What a Lovely Decouple: Why Decoupling Deploy from Release Is a Game Changer

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Click to learn more about author Dave Karow

Recently a very important question within the DevOps world was asked on Twitter. The question posed was whether or not everyone knew that deployment frequency can be decoupled from feature release frequency. Shockingly, the replies and retweets showed that for many, the answer was no.

The concept of decoupling deployment from release is a key thing for any DevOps team to be aware of, and it is important to understand how feature flags can make that possible.

Before we delve in, let’s start by looking at the definitions. Deploy is pushing your code to some part of your infrastructure and release is exposing code to execution. The ability to decouple deploy from release means that you are able to push code to anywhere without exposing the code, and therefore, without impacting your users. This then allows you to gradually release the new feature to assist in internal testing, dogfooding, and progressive rollouts. But what is most impressive is that, if done correctly, you can compare the health of system metrics and user behavior between the users who have access to the new feature against the users who do not yet have access and thus learn much sooner if there are issues.

Feature flags are what make the decoupling within a feature release possible. A feature flag, or feature toggle, is implemented as a function call that controls access to a particular code path. Unlike traditional compile-time flags, command-line flags, or configuration file entries, feature flags operate on a user-by-user basis (not per server image) and are remotely controlled from outside the application, which means they can be changed at any time without pushing new code.

Think of a feature flag as a volume dial that can be turned up or down at any time. Actually, it’s more powerful than that because the rules they implement can go beyond percentages to include any known attributes of the users. You could start by rolling out a particular feature to all testers, then 50 percent of employees, and then 5 percent of your free tier, etc…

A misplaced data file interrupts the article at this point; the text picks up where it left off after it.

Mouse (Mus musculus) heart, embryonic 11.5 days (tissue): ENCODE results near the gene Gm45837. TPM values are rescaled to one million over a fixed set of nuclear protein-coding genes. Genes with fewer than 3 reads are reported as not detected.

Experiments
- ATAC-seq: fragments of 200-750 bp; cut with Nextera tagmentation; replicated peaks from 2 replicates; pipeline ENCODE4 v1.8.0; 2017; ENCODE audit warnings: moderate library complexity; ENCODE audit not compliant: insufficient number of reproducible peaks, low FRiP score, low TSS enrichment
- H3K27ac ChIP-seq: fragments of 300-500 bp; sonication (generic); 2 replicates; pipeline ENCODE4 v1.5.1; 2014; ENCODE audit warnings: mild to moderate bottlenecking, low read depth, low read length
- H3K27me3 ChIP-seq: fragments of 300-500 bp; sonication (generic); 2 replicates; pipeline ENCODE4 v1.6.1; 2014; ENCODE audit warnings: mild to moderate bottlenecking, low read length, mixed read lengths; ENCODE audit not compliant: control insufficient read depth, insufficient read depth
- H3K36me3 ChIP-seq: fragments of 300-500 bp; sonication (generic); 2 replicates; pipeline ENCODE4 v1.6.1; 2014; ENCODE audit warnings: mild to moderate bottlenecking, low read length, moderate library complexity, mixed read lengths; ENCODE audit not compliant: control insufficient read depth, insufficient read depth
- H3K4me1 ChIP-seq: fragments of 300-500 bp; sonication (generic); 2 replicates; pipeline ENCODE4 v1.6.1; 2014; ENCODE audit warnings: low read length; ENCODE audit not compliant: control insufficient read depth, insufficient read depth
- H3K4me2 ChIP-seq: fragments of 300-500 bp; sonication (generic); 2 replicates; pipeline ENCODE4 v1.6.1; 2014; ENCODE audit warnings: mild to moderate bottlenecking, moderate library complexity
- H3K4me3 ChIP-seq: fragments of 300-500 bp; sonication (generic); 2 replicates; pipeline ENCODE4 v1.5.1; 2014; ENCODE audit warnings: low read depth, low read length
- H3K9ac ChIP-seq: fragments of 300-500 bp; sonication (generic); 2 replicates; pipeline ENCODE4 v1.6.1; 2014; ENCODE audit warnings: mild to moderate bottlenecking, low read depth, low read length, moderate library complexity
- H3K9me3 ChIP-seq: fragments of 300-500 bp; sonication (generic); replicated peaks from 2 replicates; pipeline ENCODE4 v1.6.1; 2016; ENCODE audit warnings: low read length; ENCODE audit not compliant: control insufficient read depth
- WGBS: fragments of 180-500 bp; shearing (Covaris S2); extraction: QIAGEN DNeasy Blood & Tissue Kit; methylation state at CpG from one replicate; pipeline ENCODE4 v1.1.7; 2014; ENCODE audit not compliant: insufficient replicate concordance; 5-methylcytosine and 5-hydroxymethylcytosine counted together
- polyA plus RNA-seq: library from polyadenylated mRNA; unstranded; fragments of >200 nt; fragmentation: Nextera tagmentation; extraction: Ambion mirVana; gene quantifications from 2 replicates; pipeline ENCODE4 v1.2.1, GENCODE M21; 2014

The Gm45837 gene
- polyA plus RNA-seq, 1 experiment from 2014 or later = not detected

Getting Code to Production Sooner

There are many reasons to want to decouple deployment from release, but there are two primary ones. The first is to prevent code that’s still being built out from being exposed to users before you’re ready to have it released. This is particularly important if your DevOps team utilizes trunk-based development. Under trunk-based development, all code is committed to master at least once every day. Without decoupling, all work in process code would go live the next time a deploy happens.

The second reason is to enable safe testing in production. Being able to safely test in production is important to any DevOps team, but the common worry is that you’ll have a large blast radius among your users if there are any issues. Decoupling allows you to gradually release the new feature while checking the health of system and user behavior metrics at each step along the way.

The overall idea when decoupling with feature flags is to start small. Release the new feature to a minimal low-risk demographic of your users and then gradually increase it to a larger high-risk demographic. If issues arise, you can instantly dial back the exposure of the release, keeping it within your internal teams so they can debug as needed. All this is doable by decoupling deployment from release, as it allows you to control the exposure of the feature without a rollback or roll-forward. If you meet with any issues, you are able to avoid re-deploying the prior version or having to deal with a rush build, test, and deployment of a patch, since you can just un-release the feature from the demographic of users that you exposed it to.

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